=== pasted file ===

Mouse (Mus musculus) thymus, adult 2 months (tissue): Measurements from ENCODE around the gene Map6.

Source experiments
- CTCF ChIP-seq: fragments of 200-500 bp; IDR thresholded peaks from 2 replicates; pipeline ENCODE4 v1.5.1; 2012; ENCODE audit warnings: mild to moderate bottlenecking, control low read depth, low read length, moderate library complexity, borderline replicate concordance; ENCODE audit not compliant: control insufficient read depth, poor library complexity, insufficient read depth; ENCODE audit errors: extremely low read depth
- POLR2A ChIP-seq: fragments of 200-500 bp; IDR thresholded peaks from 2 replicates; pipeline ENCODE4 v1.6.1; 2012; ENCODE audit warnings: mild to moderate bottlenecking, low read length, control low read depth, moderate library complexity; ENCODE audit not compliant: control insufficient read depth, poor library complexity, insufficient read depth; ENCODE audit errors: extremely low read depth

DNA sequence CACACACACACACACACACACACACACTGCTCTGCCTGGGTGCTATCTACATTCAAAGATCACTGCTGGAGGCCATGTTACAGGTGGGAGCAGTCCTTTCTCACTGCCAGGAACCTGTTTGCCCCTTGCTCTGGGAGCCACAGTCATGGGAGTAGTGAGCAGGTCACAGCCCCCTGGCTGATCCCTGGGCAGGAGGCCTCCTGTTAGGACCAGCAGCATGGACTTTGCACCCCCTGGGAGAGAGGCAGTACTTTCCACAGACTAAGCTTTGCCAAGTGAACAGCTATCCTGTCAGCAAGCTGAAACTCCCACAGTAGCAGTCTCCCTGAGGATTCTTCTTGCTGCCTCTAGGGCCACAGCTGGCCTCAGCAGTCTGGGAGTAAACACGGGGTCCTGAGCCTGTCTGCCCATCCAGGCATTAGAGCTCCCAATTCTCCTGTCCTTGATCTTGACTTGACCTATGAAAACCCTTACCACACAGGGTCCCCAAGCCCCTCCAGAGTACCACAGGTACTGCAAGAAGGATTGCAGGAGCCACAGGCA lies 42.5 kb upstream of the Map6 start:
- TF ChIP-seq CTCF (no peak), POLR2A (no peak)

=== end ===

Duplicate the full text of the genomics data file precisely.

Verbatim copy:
Mouse (Mus musculus) thymus, adult 2 months (tissue): Measurements from ENCODE around the gene Map6.

Source experiments
- CTCF ChIP-seq: fragments of 200-500 bp; IDR thresholded peaks from 2 replicates; pipeline ENCODE4 v1.5.1; 2012; ENCODE audit warnings: mild to moderate bottlenecking, control low read depth, low read length, moderate library complexity, borderline replicate concordance; ENCODE audit not compliant: control insufficient read depth, poor library complexity, insufficient read depth; ENCODE audit errors: extremely low read depth
- POLR2A ChIP-seq: fragments of 200-500 bp; IDR thresholded peaks from 2 replicates; pipeline ENCODE4 v1.6.1; 2012; ENCODE audit warnings: mild to moderate bottlenecking, low read length, control low read depth, moderate library complexity; ENCODE audit not compliant: control insufficient read depth, poor library complexity, insufficient read depth; ENCODE audit errors: extremely low read depth

DNA sequence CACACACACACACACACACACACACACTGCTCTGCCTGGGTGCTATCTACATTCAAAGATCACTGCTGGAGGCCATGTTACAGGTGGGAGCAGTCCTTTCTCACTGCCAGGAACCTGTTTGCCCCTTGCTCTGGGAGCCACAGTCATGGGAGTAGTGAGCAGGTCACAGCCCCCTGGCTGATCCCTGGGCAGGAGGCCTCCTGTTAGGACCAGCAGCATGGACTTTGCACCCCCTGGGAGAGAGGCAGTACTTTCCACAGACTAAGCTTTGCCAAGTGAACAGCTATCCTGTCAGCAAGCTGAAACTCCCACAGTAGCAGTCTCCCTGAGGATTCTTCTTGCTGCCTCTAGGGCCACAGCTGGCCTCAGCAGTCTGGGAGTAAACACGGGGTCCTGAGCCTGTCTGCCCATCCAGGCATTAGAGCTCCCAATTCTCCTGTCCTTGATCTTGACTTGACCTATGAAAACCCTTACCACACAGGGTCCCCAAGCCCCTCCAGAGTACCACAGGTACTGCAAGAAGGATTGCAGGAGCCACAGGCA lies 42.5 kb upstream of the Map6 start:
- TF ChIP-seq CTCF (no peak), POLR2A (no peak)